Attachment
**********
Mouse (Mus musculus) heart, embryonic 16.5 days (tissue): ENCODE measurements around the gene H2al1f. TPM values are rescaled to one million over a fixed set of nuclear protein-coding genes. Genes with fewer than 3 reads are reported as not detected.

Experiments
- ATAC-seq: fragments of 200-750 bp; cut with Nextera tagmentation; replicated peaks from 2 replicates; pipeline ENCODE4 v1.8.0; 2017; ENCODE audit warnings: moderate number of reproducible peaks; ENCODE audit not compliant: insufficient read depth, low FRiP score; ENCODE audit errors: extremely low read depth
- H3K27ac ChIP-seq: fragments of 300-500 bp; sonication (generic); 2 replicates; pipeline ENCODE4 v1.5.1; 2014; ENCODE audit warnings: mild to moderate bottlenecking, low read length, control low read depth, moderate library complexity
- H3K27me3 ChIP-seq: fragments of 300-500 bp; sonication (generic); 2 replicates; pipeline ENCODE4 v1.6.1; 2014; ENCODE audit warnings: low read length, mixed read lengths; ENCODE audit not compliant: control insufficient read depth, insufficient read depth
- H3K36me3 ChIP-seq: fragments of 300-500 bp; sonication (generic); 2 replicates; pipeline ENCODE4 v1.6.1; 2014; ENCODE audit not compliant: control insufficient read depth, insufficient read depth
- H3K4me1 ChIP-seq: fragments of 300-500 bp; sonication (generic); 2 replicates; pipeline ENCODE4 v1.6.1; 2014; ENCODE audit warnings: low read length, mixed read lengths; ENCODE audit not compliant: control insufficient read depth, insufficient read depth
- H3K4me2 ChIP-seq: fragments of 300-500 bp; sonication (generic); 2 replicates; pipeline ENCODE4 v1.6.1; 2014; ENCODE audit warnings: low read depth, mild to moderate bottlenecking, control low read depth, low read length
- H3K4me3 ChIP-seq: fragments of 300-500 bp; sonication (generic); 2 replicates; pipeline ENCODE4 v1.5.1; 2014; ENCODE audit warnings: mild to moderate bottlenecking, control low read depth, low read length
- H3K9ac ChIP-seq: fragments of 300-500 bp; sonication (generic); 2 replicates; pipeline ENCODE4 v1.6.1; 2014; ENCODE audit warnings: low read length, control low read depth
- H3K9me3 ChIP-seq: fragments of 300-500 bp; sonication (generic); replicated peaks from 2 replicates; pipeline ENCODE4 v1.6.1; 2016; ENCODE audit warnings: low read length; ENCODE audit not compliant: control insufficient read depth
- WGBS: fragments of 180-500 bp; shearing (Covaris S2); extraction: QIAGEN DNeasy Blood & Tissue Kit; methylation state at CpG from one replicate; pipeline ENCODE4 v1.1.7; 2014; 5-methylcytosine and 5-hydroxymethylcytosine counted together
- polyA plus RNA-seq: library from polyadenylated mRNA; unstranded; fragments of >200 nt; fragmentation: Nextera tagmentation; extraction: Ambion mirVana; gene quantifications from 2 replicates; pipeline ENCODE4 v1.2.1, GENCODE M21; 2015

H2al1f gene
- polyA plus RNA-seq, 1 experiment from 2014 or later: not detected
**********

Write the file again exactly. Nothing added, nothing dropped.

Mouse (Mus musculus) heart, embryonic 16.5 days (tissue): ENCODE measurements around the gene H2al1f. TPM values are rescaled to one million over a fixed set of nuclear protein-coding genes. Genes with fewer than 3 reads are reported as not detected.

Experiments
- ATAC-seq: fragments of 200-750 bp; cut with Nextera tagmentation; replicated peaks from 2 replicates; pipeline ENCODE4 v1.8.0; 2017; ENCODE audit warnings: moderate number of reproducible peaks; ENCODE audit not compliant: insufficient read depth, low FRiP score; ENCODE audit errors: extremely low read depth
- H3K27ac ChIP-seq: fragments of 300-500 bp; sonication (generic); 2 replicates; pipeline ENCODE4 v1.5.1; 2014; ENCODE audit warnings: mild to moderate bottlenecking, low read length, control low read depth, moderate library complexity
- H3K27me3 ChIP-seq: fragments of 300-500 bp; sonication (generic); 2 replicates; pipeline ENCODE4 v1.6.1; 2014; ENCODE audit warnings: low read length, mixed read lengths; ENCODE audit not compliant: control insufficient read depth, insufficient read depth
- H3K36me3 ChIP-seq: fragments of 300-500 bp; sonication (generic); 2 replicates; pipeline ENCODE4 v1.6.1; 2014; ENCODE audit not compliant: control insufficient read depth, insufficient read depth
- H3K4me1 ChIP-seq: fragments of 300-500 bp; sonication (generic); 2 replicates; pipeline ENCODE4 v1.6.1; 2014; ENCODE audit warnings: low read length, mixed read lengths; ENCODE audit not compliant: control insufficient read depth, insufficient read depth
- H3K4me2 ChIP-seq: fragments of 300-500 bp; sonication (generic); 2 replicates; pipeline ENCODE4 v1.6.1; 2014; ENCODE audit warnings: low read depth, mild to moderate bottlenecking, control low read depth, low read length
- H3K4me3 ChIP-seq: fragments of 300-500 bp; sonication (generic); 2 replicates; pipeline ENCODE4 v1.5.1; 2014; ENCODE audit warnings: mild to moderate bottlenecking, control low read depth, low read length
- H3K9ac ChIP-seq: fragments of 300-500 bp; sonication (generic); 2 replicates; pipeline ENCODE4 v1.6.1; 2014; ENCODE audit warnings: low read length, control low read depth
- H3K9me3 ChIP-seq: fragments of 300-500 bp; sonication (generic); replicated peaks from 2 replicates; pipeline ENCODE4 v1.6.1; 2016; ENCODE audit warnings: low read length; ENCODE audit not compliant: control insufficient read depth
- WGBS: fragments of 180-500 bp; shearing (Covaris S2); extraction: QIAGEN DNeasy Blood & Tissue Kit; methylation state at CpG from one replicate; pipeline ENCODE4 v1.1.7; 2014; 5-methylcytosine and 5-hydroxymethylcytosine counted together
- polyA plus RNA-seq: library from polyadenylated mRNA; unstranded; fragments of >200 nt; fragmentation: Nextera tagmentation; extraction: Ambion mirVana; gene quantifications from 2 replicates; pipeline ENCODE4 v1.2.1, GENCODE M21; 2015

H2al1f gene
- polyA plus RNA-seq, 1 experiment from 2014 or later: not detected